Young Italian dancer Matteo Miccini danced Edward Clug’s Ssss, set to a Chopin nocturne. The Romanian choreographer created it for Stuttgart (Miccini’s company) in 2012. Miccini is an impressive spinner and jumper, but here did neither of those things in this contemporary dance work. Ssss demands rapid and complex arm and leg movements contrasted with absolute stillness, moments upright mixed with floorwork sequences, soft port de bras alongside fast jabbing gestures. Miccini did it all beautifully, and it was perfect for a balmy Ligurian evening as was John Neumeier’s Nocturnes to another Chopin, ahem, nocturne. Azzoni and Ryabko were enchanting and embraced its Chekhovian mood. She is dreamy and yearning while he’s lost in a book, before they come together with all the push and pull of disorientating desire. They are both accomplished actors, and this scene was a mini-play for them to act out, with its beginning, middle and end – a little jewel.
Of course, two people can dance together while still respecting social distancing which is what Bernal and Miccini did in Folia de Caballeros, a piece choreographed by Bernal and Joaquin De Luz. It’s a sort of ‘anything you can do I can do better’ piece – if one jumps the other jumps, if one pirouettes the other won’t be far behind. It uses the antique Folia Española (Follies of Spain) melody, and is a delightful five minutes of bravado. The piece was slightly adapted to avoid the few moments of physical contact in the original. Bernal also created a thrilling Zapateado for the occasion to Gaspar Cassadó’s Suite for Cello Solo.
Uwe Scholz, who died when he was just 45, became director of the Zürich Ballet when he was 26. In 1987 he created Sonata for the company using Rachmaninov’s Sonata in G minor for Cello and Piano. It gave Azzoni and Ryabko another opportunity for a dreamy pas de deux, though Sonata requires concealed strength as it is sustained throughout with each lift in slow-motion as though underwater, and the dancers are almost continually in perpetual motion.
Another perfect choice for a summer evening was Roland Petit’s Méditation from Thaïs, performed by Salenko and Walter. They dance it with great intimacy and perfectly coordinated lines which are rarely seen, but often longed for. She was like a wisp of sea mist floating above the stage, and the effect was quite magical.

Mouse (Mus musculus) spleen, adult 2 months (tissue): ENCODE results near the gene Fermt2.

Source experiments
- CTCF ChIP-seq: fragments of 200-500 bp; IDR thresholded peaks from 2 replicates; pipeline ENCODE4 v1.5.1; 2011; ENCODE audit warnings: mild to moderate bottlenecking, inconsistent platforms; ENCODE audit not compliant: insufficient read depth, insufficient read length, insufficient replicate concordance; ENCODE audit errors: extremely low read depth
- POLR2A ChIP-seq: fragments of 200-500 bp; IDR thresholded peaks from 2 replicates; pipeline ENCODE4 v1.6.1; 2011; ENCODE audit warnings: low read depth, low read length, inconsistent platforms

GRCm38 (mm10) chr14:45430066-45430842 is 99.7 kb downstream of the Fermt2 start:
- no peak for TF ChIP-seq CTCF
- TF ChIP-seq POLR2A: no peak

Apart from the cleverly chosen dance pieces were the apt musical interludes as both had ballet connections. Rana played Ravel’s La valse – used by both Ashton and Balanchine – with breathtaking power, and Rodion Ščedrin – Maya Plisetskaya’s husband – threw down the gauntlet to Brunello with the fiendishly tricky Quadrille from his opera Not Love Alone.
This was a delightful programme of dance that not only matched the mood of the evening but also gave a big thumbs-up to music and dance made in the now. Videos offered online by arts organisations throughout the world have been a blessing during the last few months, but as Duets and Solos eloquently showed: nothing can substitute live theatre.
Graham Spicer is a writer, director and photographer in Milan, blogging (under the name ‘Gramilano’) about dance, opera, music and photography for people “who are a bit like me and like some of the things I like”. He was a regular columnist for Opera Now magazine and wrote for the BBC until transferring to Italy.
His scribblings have appeared in various publications from Woman’s Weekly to Gay Times, and he wrote the ‘Danza in Italia’ column for Dancing Times magazine.